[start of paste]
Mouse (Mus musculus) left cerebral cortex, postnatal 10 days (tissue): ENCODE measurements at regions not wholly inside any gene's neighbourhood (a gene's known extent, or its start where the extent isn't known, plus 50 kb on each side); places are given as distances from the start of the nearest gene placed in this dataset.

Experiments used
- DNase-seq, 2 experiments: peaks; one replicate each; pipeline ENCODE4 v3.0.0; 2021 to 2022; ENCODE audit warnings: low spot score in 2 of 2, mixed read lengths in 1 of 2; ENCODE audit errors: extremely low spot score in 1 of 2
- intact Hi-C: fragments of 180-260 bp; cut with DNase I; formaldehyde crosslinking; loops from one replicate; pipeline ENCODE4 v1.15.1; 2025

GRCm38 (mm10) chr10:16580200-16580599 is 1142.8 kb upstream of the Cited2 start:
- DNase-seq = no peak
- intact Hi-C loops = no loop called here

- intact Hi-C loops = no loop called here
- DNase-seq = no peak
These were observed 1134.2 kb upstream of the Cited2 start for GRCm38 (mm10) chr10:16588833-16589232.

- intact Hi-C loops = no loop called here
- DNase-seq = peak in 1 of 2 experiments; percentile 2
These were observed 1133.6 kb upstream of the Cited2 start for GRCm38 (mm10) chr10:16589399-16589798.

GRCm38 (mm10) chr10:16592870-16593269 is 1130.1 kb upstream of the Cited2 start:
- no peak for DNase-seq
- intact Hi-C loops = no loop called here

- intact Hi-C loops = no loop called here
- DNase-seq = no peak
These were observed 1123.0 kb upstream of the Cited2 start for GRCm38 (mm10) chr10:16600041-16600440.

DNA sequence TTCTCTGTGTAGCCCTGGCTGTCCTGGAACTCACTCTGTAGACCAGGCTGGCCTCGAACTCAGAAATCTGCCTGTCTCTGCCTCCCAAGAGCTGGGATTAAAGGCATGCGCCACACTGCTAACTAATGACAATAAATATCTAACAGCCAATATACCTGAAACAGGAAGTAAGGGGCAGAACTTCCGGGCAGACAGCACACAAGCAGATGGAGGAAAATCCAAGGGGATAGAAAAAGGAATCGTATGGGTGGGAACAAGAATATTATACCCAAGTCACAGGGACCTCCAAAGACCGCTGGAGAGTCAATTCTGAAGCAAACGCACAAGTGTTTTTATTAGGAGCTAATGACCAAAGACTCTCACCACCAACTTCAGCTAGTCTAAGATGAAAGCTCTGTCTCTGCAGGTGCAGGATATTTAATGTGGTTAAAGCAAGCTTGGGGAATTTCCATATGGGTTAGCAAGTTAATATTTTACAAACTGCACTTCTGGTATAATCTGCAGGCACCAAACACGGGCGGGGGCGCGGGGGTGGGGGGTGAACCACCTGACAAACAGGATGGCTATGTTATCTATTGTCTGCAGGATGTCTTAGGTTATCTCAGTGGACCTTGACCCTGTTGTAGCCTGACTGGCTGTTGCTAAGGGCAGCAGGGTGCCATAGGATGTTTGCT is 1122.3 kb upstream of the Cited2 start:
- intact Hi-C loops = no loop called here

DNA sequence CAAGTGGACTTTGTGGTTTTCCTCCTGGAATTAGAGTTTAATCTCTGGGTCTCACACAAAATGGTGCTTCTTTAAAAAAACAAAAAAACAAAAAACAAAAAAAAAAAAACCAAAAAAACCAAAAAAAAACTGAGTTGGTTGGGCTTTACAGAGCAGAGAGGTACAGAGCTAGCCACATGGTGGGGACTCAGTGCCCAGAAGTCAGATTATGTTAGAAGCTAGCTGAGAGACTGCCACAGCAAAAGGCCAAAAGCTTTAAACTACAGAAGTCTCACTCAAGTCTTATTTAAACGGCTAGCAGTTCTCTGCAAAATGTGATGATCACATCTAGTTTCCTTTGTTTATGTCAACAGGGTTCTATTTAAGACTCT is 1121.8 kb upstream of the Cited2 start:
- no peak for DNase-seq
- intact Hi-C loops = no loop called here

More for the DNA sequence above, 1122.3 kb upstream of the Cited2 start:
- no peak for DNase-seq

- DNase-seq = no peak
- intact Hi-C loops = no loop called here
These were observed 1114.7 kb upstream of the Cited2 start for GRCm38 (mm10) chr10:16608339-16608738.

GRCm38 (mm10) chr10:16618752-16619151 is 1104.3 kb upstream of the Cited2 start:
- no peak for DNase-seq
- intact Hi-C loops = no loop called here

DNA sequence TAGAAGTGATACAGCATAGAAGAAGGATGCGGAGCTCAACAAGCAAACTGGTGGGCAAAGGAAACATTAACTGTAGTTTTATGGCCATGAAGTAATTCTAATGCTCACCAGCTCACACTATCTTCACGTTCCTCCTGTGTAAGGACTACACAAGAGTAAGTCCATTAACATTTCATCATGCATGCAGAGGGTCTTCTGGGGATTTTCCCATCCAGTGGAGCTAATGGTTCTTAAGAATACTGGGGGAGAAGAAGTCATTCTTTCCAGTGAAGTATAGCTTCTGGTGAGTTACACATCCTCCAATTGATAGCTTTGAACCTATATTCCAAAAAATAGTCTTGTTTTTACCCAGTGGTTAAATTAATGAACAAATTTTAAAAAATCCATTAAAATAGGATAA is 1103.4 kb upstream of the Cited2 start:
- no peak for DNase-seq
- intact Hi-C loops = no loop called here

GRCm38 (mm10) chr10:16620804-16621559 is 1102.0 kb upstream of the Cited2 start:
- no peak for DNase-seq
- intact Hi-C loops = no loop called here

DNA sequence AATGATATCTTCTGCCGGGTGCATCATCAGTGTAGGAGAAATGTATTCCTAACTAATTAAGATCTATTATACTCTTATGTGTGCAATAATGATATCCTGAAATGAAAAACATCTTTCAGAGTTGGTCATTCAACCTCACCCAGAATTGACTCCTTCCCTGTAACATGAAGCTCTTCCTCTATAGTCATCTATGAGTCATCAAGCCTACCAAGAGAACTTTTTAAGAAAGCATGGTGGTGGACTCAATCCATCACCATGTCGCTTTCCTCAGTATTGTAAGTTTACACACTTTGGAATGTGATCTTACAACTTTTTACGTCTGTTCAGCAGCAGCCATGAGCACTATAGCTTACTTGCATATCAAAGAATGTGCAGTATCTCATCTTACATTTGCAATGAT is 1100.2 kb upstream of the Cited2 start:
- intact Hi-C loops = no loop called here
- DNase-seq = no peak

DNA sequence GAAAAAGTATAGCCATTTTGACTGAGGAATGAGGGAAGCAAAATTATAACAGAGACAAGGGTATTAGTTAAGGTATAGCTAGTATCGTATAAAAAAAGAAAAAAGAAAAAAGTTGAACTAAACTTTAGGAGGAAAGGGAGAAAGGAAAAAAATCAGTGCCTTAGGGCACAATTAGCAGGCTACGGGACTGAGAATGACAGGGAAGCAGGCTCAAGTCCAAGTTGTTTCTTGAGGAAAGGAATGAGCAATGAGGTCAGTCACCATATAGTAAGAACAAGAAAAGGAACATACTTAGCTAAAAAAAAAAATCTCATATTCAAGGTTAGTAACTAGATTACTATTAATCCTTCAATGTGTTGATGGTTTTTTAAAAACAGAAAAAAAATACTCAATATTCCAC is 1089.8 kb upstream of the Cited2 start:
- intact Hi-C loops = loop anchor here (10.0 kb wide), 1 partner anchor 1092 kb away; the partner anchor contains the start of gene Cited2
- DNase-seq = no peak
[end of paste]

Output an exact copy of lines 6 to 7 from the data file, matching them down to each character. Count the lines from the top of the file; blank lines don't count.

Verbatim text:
- DNase-seq = no peak
- intact Hi-C loops = no loop called here